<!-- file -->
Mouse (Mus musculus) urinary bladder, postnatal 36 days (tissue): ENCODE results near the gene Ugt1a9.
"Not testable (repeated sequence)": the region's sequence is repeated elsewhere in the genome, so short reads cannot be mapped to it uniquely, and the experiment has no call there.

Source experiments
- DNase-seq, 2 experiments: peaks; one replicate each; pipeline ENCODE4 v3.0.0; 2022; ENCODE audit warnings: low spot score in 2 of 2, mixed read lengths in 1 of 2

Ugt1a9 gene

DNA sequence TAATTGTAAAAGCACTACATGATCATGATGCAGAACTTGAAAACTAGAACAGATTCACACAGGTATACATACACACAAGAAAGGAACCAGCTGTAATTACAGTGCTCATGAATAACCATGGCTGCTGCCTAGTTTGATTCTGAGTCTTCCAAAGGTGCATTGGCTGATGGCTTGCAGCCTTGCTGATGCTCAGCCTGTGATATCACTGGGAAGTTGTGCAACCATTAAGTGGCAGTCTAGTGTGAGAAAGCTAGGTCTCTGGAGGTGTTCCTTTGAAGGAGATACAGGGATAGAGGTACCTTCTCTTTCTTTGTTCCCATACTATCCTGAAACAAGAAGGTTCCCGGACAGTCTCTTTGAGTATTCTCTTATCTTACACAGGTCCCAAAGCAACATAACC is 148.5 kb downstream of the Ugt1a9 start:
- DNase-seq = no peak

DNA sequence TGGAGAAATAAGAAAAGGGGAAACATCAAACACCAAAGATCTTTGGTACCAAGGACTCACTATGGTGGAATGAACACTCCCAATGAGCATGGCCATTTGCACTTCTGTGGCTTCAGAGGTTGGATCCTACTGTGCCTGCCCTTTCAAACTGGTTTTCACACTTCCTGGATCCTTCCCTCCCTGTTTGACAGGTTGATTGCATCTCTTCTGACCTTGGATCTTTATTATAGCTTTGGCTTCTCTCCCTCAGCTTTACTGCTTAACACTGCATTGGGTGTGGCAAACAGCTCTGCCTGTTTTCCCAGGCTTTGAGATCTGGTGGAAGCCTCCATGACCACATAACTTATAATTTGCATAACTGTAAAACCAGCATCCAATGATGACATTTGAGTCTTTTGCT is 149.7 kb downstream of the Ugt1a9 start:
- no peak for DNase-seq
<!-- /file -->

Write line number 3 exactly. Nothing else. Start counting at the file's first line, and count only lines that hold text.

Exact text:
Source experiments